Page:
OneGoal has called Chicago home since its founding in 2007 and has seen its impact on the city increase throughout the years to now serving 5,300 Fellows across 84 schools. This type of reach could not be possible without the trust and support from Chicago’s high school principals, who deeply care about seeing their students graduate from their schools and go on and earn college degrees.
OneGoal honored these principals at OneGoal-Chicago’s annual School Leaders Appreciation Breakfast. Here is what they had to say.
What kind of impact has OneGoal had on your school?
In the fall of 2015 I accepted the principalship at Kelvyn Park School. I had to learn quickly in my new role given the number of obstacles we faced as a learning community. Prior to my appointment, the school had a plethora of resources to choose from, but as fate would have it when I came along funding from various grants had ended – taking with it vital supports and services for students. Little did I know that OneGoal would prove to be an inexpensive and efficient alternative in helping us meet students’ postsecondary needs.
As I reflect on my few short years at Kelvyn Park, I would have to say partnering with OneGoal has been one of the best decisions I could have made on behalf of my students. We share in the belief of developing well-rounded students who are self-confident, righteous, and conscientious. As educators we all should aspire to create a school full of OneGoal Fellows; for the future is bright for these young people.
Allyson Fox-Crump, Principal of Kelvyn Park High School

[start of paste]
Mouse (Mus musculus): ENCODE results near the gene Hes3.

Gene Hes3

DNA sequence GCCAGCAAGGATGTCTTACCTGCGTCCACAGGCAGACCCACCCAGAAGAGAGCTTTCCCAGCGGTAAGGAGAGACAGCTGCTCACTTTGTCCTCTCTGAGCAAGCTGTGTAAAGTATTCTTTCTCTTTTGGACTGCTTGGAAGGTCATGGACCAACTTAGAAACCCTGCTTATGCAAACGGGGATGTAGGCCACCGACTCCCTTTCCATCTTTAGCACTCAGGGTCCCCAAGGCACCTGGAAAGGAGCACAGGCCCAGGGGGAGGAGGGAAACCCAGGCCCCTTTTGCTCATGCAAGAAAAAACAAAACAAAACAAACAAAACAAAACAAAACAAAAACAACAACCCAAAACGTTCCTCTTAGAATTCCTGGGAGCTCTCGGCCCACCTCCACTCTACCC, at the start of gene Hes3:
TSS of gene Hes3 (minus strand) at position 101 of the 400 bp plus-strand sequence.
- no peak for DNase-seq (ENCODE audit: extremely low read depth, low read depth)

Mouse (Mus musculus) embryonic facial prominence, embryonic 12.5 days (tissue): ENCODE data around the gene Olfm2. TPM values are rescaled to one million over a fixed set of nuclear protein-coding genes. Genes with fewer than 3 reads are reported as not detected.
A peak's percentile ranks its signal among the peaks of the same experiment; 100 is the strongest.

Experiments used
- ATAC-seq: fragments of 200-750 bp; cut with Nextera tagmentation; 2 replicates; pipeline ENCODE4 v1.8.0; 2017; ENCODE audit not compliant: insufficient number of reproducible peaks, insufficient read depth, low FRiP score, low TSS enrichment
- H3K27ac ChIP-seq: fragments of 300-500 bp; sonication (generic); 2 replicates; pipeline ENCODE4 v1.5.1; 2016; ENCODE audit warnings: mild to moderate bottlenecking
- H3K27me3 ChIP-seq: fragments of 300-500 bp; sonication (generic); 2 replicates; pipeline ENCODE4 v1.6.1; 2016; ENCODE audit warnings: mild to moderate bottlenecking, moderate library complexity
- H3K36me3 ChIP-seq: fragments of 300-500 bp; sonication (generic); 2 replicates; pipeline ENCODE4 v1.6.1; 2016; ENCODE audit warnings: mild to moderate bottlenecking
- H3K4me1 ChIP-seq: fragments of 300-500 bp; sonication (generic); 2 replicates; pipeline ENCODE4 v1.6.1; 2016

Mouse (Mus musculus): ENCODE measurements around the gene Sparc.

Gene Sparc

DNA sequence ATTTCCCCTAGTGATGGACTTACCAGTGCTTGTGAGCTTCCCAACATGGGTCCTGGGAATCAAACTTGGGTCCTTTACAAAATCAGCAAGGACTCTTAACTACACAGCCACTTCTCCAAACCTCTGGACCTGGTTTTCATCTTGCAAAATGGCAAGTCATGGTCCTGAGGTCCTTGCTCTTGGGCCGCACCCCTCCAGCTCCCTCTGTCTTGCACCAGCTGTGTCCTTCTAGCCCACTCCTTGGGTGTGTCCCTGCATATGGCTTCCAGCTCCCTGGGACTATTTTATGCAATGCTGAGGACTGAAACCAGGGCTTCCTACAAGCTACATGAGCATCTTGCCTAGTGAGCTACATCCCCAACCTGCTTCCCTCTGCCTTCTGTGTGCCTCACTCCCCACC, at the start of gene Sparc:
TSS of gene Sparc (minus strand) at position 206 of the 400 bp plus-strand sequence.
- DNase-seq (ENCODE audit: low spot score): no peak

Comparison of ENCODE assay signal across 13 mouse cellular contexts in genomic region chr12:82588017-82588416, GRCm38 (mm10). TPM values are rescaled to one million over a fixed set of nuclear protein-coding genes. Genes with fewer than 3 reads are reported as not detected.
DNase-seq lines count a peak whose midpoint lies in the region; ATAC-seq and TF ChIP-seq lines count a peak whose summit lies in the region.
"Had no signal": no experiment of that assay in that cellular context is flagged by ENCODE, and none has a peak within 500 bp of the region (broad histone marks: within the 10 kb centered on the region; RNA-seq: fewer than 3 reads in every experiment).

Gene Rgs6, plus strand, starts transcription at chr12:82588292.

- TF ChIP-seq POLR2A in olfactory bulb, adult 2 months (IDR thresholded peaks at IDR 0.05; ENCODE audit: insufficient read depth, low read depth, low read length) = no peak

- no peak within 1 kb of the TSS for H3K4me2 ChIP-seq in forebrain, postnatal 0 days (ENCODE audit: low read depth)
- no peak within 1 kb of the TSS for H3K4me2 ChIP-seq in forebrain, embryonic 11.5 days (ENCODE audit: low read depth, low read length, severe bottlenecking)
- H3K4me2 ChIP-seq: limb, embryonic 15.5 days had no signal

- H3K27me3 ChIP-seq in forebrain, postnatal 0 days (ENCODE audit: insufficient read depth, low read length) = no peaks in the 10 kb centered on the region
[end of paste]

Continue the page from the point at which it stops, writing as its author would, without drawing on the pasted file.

Why did your school choose to partner with OneGoal?
We have been trying to change our school culture so that everyone is focused on getting to college, not just the seniors. They have to live it, they have to breathe it, they have to believe it. I always say that if a student can explain to me the importance of college then they’ve got what it takes to get there.
We brought on OneGoal to help more students develop that mindset. Now, years later, we’re helping pilot OneGoal’s full-release model and so hundreds of students can participate. So many students are benefiting. Students that before were defeated because they have learning disabilities are now talking about college for the first time and seeing high school not simply as something to do, but as a stepping stone to the next level.
Cheryl Williams, Assistant Principal of Steinmetz College Prep
What kind of impact has OneGoal made in your school?
When I was growing up, I always approached college as something that was mandatory and critical to succeeding in life. My time in education has showed me that not everyone grows up in an environment that fosters the importance of a college education. Working with OneGoal, we’ve been able to set up a lot of systems to guide students toward that mindset and I’m seeing a shift in how students slowly need less external motivators and are instead putting on the ‘college-going hat’ on themselves.
One of my priorities as Assistant Principal is to figure out how to get students to believe in themselves and their potential and evolve the systems and structures that are preventing students from succeeding in college. OneGoal has been a great partner in this process.
Ellen Kennedy, Assistant Principal of Tilden Career Community Academy
When did you realize the importance of not just a high school diploma, but a college diploma as well?
A college diploma is what a high school diploma used to be 50-60 years ago. It is the gateway to sustaining a profitable existence in our society. My students need the added support that OneGoal provides to navigate the processes and skills needed to enter and graduate from college. OneGoal is pivotal in creating a strong college-going culture amongst a population of learners that includes many who are the first in their immediate families to attend college and I am in full support of keeping and expanding the program.
Wayne Issa, Principal of Foreman College and Career Academy
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OneGoal program staff members Will Collins and Lydia Young reflect on the progress made towards providing opportunities to communities of color and the work that remains ahead.( )